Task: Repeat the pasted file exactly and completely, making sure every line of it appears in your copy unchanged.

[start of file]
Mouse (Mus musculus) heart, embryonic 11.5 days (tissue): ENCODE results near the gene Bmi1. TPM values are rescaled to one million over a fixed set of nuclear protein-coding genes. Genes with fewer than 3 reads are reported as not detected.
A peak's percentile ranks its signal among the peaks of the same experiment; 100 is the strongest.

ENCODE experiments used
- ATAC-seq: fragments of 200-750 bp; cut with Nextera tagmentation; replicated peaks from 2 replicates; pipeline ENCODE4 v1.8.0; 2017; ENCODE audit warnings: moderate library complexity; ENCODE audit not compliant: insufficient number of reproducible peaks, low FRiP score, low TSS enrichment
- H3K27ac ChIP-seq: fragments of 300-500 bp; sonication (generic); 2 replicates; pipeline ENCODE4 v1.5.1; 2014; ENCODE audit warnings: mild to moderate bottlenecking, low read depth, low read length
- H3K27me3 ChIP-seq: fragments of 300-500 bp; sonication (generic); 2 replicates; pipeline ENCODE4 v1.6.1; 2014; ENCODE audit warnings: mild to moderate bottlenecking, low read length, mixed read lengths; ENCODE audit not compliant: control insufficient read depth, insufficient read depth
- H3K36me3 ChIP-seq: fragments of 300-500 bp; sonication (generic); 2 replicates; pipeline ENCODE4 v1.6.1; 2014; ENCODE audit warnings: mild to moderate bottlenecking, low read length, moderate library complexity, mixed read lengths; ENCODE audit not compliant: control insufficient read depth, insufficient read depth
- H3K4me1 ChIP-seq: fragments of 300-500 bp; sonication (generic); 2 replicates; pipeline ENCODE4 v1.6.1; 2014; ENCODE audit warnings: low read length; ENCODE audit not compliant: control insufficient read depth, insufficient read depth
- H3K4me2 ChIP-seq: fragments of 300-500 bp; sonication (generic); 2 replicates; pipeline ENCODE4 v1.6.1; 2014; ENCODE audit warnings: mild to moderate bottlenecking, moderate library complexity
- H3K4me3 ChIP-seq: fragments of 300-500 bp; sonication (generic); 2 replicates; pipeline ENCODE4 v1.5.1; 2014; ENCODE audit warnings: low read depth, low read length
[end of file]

Mouse (Mus musculus) heart, embryonic 11.5 days (tissue): ENCODE results near the gene Bmi1. TPM values are rescaled to one million over a fixed set of nuclear protein-coding genes. Genes with fewer than 3 reads are reported as not detected.
A peak's percentile ranks its signal among the peaks of the same experiment; 100 is the strongest.

ENCODE experiments used
- ATAC-seq: fragments of 200-750 bp; cut with Nextera tagmentation; replicated peaks from 2 replicates; pipeline ENCODE4 v1.8.0; 2017; ENCODE audit warnings: moderate library complexity; ENCODE audit not compliant: insufficient number of reproducible peaks, low FRiP score, low TSS enrichment
- H3K27ac ChIP-seq: fragments of 300-500 bp; sonication (generic); 2 replicates; pipeline ENCODE4 v1.5.1; 2014; ENCODE audit warnings: mild to moderate bottlenecking, low read depth, low read length
- H3K27me3 ChIP-seq: fragments of 300-500 bp; sonication (generic); 2 replicates; pipeline ENCODE4 v1.6.1; 2014; ENCODE audit warnings: mild to moderate bottlenecking, low read length, mixed read lengths; ENCODE audit not compliant: control insufficient read depth, insufficient read depth
- H3K36me3 ChIP-seq: fragments of 300-500 bp; sonication (generic); 2 replicates; pipeline ENCODE4 v1.6.1; 2014; ENCODE audit warnings: mild to moderate bottlenecking, low read length, moderate library complexity, mixed read lengths; ENCODE audit not compliant: control insufficient read depth, insufficient read depth
- H3K4me1 ChIP-seq: fragments of 300-500 bp; sonication (generic); 2 replicates; pipeline ENCODE4 v1.6.1; 2014; ENCODE audit warnings: low read length; ENCODE audit not compliant: control insufficient read depth, insufficient read depth
- H3K4me2 ChIP-seq: fragments of 300-500 bp; sonication (generic); 2 replicates; pipeline ENCODE4 v1.6.1; 2014; ENCODE audit warnings: mild to moderate bottlenecking, moderate library complexity
- H3K4me3 ChIP-seq: fragments of 300-500 bp; sonication (generic); 2 replicates; pipeline ENCODE4 v1.5.1; 2014; ENCODE audit warnings: low read depth, low read length